Gleckman projected the plan could raise between $500 billion to a $1 trillion in revenue depending on details like which tradable assets are taxed. But he said setting up an apparatus to carry it out is easier said than done since it's never been implemented on a broad scale in the US.

"You would have to create a completely new structure to do this," he said. "It's time-consuming, and it's complicated."

Already, at least one Democratic senator says he's uneasy about implementing a largely untested idea to pay for their spending plans. "I think anytime you get into stuff that's not proven in the tax code it becomes a bit dangerous," Sen. Jon Tester of Montana told the Wall Street Journal's Andy Duehren.

Other measures to make up for lost revenue include stepping up IRS enforcement and an international tax overhaul, a Senate Democratic aide familiar with discussions recently told Insider. They're also eyeing imposing taxes on companies that buy their own stock to jack up its value, benefiting shareholders.

The 'great irony' that Trump's tax cuts may be here to stay

donald Trump outside trump tower nyc
Former President Donald Trump leaves Trump Tower in Manhattan on May 18, 2021. James Devaney/GC Images

Democrats in both the House and Senate are betting that Sinema will ultimately budge in her ongoing negotiations with the White House. The Arizona Democrat has perplexed many in her party, given her 2017 vote against the Trump tax law.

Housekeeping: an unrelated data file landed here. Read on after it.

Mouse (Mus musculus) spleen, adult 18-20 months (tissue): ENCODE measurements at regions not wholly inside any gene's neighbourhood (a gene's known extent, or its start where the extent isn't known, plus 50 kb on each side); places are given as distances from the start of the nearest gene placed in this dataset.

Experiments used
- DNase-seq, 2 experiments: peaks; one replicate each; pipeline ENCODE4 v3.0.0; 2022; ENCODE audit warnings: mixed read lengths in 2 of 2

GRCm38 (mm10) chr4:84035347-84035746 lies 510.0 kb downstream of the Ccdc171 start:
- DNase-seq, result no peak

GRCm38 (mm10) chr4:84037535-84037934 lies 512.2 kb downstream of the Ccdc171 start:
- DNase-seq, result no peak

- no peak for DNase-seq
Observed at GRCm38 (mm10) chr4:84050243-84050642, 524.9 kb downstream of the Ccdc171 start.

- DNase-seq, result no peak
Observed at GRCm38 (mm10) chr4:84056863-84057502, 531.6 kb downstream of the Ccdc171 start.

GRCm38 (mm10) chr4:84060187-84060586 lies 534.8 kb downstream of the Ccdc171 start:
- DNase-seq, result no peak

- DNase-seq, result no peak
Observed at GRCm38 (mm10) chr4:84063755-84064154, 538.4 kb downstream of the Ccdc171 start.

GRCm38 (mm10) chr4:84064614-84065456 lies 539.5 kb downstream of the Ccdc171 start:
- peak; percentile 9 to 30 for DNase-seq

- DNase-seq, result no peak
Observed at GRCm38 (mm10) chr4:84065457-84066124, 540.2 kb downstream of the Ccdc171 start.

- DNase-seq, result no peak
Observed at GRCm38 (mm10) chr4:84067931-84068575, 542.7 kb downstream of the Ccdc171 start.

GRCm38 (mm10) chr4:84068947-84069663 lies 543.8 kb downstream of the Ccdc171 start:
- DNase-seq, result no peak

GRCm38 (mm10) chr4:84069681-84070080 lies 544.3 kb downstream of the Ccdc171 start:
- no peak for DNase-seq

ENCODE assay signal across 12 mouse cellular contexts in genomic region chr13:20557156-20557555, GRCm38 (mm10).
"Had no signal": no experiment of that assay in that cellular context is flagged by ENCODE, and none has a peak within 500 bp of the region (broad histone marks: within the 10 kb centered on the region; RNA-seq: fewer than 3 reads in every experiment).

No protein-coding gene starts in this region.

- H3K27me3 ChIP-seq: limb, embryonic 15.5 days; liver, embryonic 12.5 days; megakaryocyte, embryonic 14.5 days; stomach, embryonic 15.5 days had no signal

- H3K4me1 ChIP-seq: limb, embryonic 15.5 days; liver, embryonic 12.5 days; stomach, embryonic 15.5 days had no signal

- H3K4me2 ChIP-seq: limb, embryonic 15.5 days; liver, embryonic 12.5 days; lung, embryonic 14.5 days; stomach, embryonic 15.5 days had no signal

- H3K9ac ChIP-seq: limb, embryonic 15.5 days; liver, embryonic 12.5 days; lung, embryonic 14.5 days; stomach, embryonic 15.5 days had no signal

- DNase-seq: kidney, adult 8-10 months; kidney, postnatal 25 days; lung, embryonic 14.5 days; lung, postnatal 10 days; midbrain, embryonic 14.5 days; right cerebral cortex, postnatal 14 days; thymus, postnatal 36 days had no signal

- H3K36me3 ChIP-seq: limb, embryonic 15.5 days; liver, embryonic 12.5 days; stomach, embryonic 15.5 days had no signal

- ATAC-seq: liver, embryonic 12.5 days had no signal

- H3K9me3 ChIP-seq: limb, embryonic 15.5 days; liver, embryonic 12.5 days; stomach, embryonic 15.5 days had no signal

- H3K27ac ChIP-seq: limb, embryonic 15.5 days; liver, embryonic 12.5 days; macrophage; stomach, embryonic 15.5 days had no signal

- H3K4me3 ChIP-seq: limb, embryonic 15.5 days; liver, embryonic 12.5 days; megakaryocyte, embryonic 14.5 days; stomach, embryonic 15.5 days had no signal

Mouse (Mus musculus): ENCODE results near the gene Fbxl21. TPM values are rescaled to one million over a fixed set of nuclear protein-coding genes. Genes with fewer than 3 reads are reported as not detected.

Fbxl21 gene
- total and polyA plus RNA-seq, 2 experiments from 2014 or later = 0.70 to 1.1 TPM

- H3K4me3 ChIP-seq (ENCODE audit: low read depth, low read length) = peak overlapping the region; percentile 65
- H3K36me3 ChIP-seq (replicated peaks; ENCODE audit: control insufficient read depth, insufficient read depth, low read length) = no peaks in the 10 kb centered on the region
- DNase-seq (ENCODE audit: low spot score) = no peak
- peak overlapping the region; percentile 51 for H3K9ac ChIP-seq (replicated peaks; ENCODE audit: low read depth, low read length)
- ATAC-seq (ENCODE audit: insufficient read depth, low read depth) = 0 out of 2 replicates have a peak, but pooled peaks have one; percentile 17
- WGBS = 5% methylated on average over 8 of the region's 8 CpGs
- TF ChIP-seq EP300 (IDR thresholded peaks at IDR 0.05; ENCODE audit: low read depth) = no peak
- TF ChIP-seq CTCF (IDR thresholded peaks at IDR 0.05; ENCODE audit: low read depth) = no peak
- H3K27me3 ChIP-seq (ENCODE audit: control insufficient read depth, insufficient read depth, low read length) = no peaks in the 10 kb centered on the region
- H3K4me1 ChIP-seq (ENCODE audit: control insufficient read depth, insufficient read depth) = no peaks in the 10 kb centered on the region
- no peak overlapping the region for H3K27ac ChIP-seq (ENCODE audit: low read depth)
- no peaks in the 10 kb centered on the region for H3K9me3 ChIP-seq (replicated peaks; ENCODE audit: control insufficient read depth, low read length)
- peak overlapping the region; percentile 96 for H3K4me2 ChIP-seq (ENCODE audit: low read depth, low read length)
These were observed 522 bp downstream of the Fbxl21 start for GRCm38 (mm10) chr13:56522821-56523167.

"My hope is that person will change her mind," Sen. Mazie Hirono of Hawaii, said, referring to Sinema. "Why should billionaires pay less in taxes than you or me?"

"I'm not giving up the possibility of some rate increases," Sen. Tim Kaine of Virginia told Insider, adding that a deal on the price tag would help settle much of the disputes among Democrats around tax increases.

But the possibility exists that swaths of the Trump tax law - which slashed the corporate tax rate to 21% from 35% and many experts say accelerated inequality - will remain untouched when all is said and done with the safety net bill, which Democrats are trying to approve relying on their first majority in over a decade.

"​​Boy, oh boy, that would be a great irony - if a Democratic president, House and Senate embraced the 2017 tax cuts," Sen. Mark Warner of Virginia told Insider.

Read the original article on Business Insider